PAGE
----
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Jim B.
08-31-2011, 09:16 AM
[Dear Cecil:]
What is that little bald spot in the back of the head we all seem to have? Women have it. Even little babies have it. Does it have something to do with pre-natal scalp development? And what is it called?
[Jim B.]

There. That is for Mr. Adams if he takes my question. As for the rest of you, well?

:):):)

Ximenean
08-31-2011, 09:26 AM
I have always thought that "crown" was the term for that point on the back of one's head from which hair appears to originate. Although I see that, for some people, "crown" merely means the top of the head.

KinkiNipponTourist
08-31-2011, 09:36 AM
For some reason I knew the word in Japanese (つむじ)but not in English. I looked it up, and it seems to be referred to as a hair whorl or crown (http://en.wikipedia.org/wiki/Hair_whorl), as Ximenean says. But the wiki article doesn't mention the one that everyone seems to have; they just define the characteristic itself.

Wendell Wagner
08-31-2011, 10:08 AM
There's a mathematical theorem that says that it's impossible to comb all the hair flat on a sphere unless there's a point without hair:

http://en.wikipedia.org/wiki/Hairy_ball_theorem

Yeah, I know that that's not precisely what it says, but it's as close as I'm going to get to explaining it without going into a lot of detail. Knowing the SDMB, someone is going to berate me for not going into a lot of detail.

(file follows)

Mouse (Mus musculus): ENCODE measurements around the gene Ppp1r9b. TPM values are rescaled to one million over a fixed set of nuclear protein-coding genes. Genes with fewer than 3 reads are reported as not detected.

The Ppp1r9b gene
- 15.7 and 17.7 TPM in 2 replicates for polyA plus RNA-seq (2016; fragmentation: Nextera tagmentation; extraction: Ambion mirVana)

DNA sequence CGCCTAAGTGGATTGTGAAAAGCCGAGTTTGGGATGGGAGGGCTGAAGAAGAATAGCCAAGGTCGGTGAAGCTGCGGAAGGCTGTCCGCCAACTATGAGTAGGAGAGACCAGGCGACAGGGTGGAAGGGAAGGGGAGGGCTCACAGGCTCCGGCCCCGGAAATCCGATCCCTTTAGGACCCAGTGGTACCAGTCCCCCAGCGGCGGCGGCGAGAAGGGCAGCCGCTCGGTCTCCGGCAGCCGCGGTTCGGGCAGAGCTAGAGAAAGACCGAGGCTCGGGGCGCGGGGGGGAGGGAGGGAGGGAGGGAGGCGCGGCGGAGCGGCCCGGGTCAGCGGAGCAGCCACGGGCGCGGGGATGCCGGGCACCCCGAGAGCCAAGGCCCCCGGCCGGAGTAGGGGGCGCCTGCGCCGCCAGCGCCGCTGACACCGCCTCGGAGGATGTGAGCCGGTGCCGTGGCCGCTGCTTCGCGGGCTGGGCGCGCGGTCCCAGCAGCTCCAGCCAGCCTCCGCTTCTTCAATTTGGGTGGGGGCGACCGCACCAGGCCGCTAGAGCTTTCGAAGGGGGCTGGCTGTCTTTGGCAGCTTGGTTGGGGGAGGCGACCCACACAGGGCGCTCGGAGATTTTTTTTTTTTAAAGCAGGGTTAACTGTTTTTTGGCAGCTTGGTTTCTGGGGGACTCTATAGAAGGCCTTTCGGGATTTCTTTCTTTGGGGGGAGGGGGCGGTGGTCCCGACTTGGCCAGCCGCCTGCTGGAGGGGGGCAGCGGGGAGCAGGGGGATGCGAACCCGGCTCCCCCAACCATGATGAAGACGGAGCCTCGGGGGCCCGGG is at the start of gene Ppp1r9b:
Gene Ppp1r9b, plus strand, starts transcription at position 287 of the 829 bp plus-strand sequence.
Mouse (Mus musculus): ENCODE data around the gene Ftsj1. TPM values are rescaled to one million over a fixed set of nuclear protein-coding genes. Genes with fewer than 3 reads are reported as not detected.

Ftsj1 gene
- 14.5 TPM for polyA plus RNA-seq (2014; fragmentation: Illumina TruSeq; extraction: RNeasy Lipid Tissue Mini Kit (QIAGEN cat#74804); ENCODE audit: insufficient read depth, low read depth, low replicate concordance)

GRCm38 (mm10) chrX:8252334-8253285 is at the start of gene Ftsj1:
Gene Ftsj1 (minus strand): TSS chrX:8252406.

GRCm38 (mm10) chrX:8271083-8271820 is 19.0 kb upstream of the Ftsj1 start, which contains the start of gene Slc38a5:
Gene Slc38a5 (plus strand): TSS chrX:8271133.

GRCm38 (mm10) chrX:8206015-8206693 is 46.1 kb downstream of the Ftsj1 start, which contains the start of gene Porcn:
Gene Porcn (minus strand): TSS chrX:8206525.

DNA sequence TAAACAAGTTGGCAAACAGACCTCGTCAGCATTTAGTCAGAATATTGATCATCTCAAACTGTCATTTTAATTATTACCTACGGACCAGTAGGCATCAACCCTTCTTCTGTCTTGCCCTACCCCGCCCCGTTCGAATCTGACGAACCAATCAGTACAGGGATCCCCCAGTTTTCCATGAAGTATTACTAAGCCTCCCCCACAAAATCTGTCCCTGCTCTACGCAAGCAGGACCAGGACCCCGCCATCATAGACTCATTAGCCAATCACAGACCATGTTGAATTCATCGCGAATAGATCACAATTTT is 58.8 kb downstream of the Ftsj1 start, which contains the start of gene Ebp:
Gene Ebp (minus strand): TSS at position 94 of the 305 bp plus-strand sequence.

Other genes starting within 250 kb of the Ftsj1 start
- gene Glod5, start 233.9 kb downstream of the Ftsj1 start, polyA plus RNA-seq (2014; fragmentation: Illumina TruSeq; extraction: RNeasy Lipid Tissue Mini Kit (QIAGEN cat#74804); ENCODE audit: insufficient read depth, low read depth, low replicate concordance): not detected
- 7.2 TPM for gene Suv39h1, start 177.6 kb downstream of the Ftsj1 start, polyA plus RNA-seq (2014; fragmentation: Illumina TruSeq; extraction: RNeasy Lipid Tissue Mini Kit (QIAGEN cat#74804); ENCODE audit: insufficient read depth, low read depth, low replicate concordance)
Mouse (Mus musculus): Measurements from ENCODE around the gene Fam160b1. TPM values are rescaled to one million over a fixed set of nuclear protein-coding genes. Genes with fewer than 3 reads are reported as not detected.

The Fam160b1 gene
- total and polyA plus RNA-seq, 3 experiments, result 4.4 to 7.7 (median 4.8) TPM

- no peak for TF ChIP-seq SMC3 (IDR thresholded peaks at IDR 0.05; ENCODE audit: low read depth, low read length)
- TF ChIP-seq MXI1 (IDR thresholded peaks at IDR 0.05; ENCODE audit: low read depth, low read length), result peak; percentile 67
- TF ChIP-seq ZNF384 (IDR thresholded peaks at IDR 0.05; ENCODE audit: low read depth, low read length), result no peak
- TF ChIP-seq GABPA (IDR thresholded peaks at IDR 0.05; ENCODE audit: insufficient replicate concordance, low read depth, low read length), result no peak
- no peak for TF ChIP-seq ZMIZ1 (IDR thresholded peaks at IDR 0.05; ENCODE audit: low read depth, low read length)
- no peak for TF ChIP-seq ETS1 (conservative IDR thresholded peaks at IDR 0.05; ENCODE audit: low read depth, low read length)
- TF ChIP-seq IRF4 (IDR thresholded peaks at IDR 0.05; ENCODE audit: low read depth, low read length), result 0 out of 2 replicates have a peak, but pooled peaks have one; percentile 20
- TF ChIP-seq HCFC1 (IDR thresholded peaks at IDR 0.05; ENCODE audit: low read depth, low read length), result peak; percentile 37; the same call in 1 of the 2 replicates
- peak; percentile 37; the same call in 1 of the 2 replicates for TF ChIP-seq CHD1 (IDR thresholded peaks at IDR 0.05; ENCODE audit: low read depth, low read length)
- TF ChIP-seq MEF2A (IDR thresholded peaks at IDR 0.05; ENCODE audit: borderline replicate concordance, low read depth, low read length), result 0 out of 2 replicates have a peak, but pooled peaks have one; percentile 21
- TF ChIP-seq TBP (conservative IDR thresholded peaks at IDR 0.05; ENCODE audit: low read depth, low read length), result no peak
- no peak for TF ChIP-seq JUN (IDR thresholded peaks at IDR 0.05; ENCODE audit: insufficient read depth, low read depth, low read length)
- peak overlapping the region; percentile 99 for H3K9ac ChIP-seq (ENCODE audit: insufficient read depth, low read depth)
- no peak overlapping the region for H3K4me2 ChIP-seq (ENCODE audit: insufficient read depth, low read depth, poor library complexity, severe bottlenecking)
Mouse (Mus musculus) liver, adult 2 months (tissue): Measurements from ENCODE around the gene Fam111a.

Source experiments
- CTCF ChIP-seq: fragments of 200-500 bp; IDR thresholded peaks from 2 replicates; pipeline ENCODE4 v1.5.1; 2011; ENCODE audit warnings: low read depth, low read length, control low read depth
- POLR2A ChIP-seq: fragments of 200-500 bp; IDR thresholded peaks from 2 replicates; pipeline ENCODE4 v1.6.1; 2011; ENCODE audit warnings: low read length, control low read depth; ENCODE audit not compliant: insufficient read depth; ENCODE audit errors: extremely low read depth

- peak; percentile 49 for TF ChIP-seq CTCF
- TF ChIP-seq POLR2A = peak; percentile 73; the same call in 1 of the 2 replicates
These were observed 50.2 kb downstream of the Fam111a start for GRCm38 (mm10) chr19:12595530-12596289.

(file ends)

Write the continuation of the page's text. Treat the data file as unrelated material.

aerodave
08-31-2011, 11:30 AM
I'm not sure the Hairy Ball Theorem (which is a fucking hilarious double entendre, btw) really covers this issue. That's because head hair doesn't have to cover a whole sphere...and the point of missing hair could be accounted for by the face. It's easy to imagine a non-vanishing continuous vector field being possible within the confines of one's hairline: just imagine hair that grows back away from the face and towards the back at every point. Like naturally slicked back. Hair doesn't grow that way, of course, but it certainly could.

So whatever the reason for the whorl, it's not because it's not mathematically possible to do otherwise.

Mangetout
08-31-2011, 11:59 AM
The hairy ball theorem does apply - because it's not natural for straight hair to grow in a slicked-back arrangement. Because of gravity if nothing else.

Mangetout
08-31-2011, 12:08 PM
Or to put it another way; if the natural growth habit for straight hair was for it to slick back, hairy ball theorem would not apply and nobody would be askingbabout the rosette at the crown.

rhubarbarin
08-31-2011, 12:59 PM
Bald spot? You mean the part of a cowlick where there is a part in the hair because it is all growing strongly in the same direction?

obbn
09-01-2011, 07:15 AM
Are you talking about the part of the head where hair doesn't seem to grow? Like my entire head?